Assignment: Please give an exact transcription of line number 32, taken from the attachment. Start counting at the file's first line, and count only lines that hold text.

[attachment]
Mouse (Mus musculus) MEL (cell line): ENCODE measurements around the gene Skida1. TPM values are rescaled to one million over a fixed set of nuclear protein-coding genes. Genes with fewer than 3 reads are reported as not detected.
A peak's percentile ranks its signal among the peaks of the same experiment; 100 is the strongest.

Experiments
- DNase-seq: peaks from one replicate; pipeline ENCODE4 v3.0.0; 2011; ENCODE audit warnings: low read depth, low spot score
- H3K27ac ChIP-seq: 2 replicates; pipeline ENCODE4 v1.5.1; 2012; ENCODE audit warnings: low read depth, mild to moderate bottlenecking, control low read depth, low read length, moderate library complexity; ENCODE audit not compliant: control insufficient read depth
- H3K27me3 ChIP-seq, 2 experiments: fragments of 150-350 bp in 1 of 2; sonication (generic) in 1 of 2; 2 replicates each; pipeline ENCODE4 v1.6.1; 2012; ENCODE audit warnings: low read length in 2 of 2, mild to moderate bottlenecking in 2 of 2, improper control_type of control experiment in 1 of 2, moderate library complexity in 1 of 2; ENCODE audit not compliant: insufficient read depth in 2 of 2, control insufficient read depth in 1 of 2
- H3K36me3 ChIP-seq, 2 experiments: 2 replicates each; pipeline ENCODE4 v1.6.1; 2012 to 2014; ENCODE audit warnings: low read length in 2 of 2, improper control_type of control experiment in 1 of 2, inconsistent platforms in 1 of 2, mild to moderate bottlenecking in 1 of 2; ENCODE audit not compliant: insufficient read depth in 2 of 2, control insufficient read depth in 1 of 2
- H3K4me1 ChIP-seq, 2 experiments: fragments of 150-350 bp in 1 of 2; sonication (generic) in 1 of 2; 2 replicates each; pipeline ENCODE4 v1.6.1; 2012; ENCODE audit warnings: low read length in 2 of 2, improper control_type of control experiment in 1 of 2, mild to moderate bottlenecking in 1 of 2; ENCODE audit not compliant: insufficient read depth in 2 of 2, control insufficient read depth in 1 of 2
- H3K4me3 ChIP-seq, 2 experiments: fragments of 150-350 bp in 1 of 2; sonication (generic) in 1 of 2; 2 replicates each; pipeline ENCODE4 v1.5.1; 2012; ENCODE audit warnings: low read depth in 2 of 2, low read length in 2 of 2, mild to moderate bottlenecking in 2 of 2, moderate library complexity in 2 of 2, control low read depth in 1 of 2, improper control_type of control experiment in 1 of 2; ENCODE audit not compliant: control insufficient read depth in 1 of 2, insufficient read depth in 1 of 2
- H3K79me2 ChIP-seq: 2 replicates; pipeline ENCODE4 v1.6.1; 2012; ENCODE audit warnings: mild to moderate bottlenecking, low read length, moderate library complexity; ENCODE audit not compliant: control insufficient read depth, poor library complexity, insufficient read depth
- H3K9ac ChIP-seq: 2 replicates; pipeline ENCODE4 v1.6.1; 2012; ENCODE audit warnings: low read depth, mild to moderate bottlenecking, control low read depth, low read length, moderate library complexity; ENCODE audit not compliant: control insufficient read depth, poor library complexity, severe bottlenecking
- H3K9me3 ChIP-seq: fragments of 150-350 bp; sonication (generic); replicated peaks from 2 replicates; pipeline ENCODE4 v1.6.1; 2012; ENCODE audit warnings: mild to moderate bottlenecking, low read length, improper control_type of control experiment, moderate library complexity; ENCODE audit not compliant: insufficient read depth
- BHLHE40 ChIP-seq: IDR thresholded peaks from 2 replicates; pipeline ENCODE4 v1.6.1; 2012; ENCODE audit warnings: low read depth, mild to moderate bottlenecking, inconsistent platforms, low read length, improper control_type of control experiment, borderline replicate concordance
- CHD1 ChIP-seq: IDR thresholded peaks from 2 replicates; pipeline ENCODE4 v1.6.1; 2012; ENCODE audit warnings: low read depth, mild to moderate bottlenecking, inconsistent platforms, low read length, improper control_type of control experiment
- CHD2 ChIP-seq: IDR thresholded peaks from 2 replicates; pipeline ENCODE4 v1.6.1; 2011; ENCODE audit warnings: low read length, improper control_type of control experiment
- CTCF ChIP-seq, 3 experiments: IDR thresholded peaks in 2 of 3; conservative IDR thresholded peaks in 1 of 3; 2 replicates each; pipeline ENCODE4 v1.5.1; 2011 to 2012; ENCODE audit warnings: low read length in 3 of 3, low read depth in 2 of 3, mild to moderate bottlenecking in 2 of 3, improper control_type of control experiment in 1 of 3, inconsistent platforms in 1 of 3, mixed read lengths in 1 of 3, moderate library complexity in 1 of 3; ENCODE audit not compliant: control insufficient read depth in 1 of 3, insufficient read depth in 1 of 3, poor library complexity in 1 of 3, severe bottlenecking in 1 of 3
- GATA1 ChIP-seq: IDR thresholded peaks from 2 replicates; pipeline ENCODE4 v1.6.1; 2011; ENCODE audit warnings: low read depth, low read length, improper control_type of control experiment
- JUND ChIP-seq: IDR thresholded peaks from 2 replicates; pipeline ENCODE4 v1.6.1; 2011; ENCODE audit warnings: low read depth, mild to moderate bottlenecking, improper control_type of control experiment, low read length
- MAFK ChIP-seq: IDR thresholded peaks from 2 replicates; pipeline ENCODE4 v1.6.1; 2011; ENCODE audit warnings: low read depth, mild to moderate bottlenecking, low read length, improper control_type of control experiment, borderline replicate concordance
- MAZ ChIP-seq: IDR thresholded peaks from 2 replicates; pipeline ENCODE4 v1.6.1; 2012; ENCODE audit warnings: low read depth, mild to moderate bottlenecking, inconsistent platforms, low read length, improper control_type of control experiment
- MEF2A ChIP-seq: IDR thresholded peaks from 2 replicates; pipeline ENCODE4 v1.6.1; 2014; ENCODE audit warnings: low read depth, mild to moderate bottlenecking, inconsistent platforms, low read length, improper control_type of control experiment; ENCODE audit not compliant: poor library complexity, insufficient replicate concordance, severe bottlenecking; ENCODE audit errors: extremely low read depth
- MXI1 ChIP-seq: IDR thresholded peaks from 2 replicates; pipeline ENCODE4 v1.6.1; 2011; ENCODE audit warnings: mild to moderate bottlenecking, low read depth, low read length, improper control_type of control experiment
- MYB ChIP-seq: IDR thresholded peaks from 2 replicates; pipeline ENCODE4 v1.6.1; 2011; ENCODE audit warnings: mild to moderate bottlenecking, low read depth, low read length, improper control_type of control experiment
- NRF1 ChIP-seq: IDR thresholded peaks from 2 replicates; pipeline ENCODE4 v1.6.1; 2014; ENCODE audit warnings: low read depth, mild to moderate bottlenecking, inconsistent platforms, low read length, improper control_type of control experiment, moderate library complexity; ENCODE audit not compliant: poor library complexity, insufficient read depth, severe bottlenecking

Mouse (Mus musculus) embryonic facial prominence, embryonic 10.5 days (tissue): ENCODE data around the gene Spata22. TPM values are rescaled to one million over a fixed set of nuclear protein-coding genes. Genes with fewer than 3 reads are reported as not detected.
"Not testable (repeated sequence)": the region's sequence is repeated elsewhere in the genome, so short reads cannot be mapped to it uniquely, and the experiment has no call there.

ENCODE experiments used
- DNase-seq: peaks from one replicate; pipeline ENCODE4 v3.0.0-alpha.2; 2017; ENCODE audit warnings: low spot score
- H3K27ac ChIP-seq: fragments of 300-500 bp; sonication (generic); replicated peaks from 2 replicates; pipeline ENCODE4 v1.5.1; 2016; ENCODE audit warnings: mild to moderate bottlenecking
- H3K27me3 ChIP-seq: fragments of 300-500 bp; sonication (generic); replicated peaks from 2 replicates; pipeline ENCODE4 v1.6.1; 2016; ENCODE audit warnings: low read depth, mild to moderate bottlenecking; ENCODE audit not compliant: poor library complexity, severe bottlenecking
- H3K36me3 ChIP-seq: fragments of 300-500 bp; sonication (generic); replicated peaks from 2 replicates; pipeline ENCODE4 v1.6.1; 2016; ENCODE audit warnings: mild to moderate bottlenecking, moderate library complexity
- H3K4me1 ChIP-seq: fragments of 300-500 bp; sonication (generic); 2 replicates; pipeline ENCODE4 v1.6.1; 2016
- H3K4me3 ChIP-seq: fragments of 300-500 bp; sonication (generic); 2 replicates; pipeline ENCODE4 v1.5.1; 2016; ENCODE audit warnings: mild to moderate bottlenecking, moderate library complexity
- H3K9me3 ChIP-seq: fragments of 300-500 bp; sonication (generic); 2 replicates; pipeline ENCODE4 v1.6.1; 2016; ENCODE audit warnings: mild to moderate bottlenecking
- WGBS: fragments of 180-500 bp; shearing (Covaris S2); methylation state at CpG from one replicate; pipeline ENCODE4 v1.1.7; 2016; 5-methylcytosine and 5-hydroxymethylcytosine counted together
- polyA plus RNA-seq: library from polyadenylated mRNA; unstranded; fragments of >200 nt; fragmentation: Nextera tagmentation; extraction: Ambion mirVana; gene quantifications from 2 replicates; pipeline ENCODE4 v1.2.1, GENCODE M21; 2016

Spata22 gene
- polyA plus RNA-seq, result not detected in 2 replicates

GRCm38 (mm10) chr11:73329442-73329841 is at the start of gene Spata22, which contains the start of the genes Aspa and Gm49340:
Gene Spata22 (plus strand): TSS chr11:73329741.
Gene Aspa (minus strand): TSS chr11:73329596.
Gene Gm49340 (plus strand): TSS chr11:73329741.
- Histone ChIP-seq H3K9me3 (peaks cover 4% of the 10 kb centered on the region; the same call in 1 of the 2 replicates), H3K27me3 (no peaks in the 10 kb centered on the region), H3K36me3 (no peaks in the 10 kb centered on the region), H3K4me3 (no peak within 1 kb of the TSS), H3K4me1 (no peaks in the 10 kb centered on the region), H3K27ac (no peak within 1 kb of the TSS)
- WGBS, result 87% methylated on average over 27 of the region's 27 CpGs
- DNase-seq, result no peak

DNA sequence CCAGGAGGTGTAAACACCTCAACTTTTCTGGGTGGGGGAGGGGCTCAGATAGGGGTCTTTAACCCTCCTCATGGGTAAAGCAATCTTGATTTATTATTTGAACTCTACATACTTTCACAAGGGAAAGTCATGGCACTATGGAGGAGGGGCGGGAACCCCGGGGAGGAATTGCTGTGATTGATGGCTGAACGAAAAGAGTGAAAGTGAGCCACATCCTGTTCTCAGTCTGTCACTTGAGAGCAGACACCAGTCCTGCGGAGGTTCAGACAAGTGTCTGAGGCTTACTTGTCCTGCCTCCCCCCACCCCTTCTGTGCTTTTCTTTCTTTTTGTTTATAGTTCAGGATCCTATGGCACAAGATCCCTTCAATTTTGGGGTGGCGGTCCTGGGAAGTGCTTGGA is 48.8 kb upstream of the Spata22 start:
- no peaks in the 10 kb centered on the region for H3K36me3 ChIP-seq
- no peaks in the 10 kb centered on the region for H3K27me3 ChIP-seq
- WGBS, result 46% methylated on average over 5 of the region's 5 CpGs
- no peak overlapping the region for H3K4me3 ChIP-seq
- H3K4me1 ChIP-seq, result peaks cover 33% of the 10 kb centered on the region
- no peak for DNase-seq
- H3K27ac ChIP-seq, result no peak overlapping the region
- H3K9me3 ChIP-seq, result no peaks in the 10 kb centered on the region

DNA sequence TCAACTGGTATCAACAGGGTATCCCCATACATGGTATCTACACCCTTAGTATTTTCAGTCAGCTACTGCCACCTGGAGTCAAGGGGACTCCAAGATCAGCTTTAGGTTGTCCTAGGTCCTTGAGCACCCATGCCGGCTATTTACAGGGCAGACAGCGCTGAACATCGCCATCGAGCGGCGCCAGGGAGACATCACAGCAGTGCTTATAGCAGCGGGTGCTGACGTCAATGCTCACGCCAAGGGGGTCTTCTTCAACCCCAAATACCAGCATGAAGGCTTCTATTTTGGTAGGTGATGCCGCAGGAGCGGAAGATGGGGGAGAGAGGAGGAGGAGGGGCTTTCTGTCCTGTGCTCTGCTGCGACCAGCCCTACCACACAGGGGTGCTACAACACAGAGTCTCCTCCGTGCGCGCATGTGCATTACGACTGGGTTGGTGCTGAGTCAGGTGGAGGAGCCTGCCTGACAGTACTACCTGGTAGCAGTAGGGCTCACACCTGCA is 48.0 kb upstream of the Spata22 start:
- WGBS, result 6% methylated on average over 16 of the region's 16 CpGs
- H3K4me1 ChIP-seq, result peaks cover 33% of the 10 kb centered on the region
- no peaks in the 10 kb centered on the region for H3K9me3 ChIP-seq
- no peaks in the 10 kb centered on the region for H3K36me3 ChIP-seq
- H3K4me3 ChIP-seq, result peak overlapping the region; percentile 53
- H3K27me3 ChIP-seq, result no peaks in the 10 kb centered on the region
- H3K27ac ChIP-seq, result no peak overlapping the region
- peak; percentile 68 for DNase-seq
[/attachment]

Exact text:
- H3K4me1 ChIP-seq: fragments of 300-500 bp; sonication (generic); 2 replicates; pipeline ENCODE4 v1.6.1; 2016